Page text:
We see that the USSR had an almost complete quantitative superiority over the Nazis. In technological terms, a certain parity was observed, because already in 1941 the Red Army began to massively use such advanced weapons for its time as the T-34 medium tank, Il-2 attack aircraft, BMRA (MLRS) BM-13 (legendary Katyusha)), self-loading rifle SVT-40, etc.

Meanwhile, the thesis of the famous historian Viktor Suvorov that the USSR could have attacked in the summer of 1941 seems to be incorrect. By that time, a large-scale rearmament of the Red Army was taking place, and the fighters had not yet had time to master new models. It also seems strange that the USSR in 1941 did not have modern bombers (and bombers are one of the main attributes of a major offensive operation).

Summing up, we note that the USSR would have intervened in the war sooner or later, and this war, most likely, would have been offensive in nature. But Hitler got ahead of Stalin. Not wanting to admit that he was deceived, in the summer of 1941, "Koba" issued an ill-considered order for a counter-offensive, which cost the lives of millions of his soldiers.

The famous American historian and psychologist Robert Tucker believes that the "father of nations" was psychologically in the shadow of another communist leader - Vladimir Lenin. And since Stalin failed to become the creator of the revolution in Russia, he wanted to go down in history as the "gravedigger of world capitalism." Developing this concept, we can say that in order to implement his plans, Stalin needed an army that was superior in potential to the armies of all European countries.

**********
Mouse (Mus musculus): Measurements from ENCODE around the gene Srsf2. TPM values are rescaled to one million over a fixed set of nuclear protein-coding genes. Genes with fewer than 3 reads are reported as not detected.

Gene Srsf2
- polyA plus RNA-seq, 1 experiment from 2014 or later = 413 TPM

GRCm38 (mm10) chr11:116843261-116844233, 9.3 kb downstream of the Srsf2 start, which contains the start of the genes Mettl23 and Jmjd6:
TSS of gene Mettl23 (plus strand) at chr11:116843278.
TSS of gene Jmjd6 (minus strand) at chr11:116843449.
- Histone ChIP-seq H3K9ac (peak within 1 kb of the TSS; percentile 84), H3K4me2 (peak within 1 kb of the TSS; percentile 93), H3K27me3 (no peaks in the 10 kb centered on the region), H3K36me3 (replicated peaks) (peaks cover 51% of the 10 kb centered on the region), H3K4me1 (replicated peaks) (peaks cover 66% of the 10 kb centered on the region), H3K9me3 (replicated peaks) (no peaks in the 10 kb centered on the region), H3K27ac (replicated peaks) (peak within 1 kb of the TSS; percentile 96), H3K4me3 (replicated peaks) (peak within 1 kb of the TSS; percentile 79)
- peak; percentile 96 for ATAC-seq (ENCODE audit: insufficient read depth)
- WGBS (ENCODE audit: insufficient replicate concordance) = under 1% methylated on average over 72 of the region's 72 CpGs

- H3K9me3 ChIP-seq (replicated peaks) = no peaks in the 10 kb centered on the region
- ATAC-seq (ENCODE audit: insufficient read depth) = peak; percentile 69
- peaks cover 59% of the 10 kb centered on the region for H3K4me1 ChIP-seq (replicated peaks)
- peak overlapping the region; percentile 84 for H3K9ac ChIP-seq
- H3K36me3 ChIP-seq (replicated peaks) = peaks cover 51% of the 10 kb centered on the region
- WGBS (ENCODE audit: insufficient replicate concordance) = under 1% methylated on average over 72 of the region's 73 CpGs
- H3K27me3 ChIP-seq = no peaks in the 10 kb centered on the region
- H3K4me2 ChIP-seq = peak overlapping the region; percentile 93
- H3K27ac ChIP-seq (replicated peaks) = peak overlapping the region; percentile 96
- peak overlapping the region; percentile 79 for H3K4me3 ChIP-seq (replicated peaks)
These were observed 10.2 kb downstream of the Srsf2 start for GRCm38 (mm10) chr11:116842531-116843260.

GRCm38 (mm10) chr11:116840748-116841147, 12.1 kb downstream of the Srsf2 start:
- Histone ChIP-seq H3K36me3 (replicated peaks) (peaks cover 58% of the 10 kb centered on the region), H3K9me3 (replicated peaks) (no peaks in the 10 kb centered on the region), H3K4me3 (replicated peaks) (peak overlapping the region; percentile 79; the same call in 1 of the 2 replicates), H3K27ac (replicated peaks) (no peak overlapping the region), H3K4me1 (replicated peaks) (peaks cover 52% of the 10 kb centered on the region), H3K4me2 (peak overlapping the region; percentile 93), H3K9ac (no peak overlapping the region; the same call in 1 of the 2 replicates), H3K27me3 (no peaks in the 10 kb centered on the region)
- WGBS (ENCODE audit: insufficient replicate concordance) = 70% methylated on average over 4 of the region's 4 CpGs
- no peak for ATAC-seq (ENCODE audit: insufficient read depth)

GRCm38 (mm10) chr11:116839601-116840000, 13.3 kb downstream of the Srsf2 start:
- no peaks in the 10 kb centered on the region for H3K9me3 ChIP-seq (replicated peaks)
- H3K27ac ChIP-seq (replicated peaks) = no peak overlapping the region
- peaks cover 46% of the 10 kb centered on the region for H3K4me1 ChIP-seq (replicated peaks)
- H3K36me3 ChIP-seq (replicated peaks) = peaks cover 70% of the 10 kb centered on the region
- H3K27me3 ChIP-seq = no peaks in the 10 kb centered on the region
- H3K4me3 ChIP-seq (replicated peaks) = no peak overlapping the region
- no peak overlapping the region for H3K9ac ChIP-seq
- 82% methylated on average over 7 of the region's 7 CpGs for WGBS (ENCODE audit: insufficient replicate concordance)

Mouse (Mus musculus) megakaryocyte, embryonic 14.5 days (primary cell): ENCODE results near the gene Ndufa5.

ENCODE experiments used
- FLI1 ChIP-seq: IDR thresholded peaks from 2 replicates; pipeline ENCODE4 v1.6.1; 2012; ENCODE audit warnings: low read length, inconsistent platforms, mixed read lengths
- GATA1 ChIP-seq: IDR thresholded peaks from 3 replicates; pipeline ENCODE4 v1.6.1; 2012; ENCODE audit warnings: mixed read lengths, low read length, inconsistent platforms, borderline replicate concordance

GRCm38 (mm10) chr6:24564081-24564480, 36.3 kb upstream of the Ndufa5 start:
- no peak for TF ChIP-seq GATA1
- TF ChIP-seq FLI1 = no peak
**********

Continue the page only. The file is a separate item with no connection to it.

Why did the United States withdraw aircraft carriers from Pearl Harbor?

Japanese carrier-based aircraft attacked Pearl Harbor on December 7, 1941. The operation resulted in the death of 2,400 US military personnel and civilians. 188 American aircraft were destroyed, but the main result is the death of four battleships of the US Navy. The Japanese losses were much more modest: they amounted to 29 aircraft and four small submarines.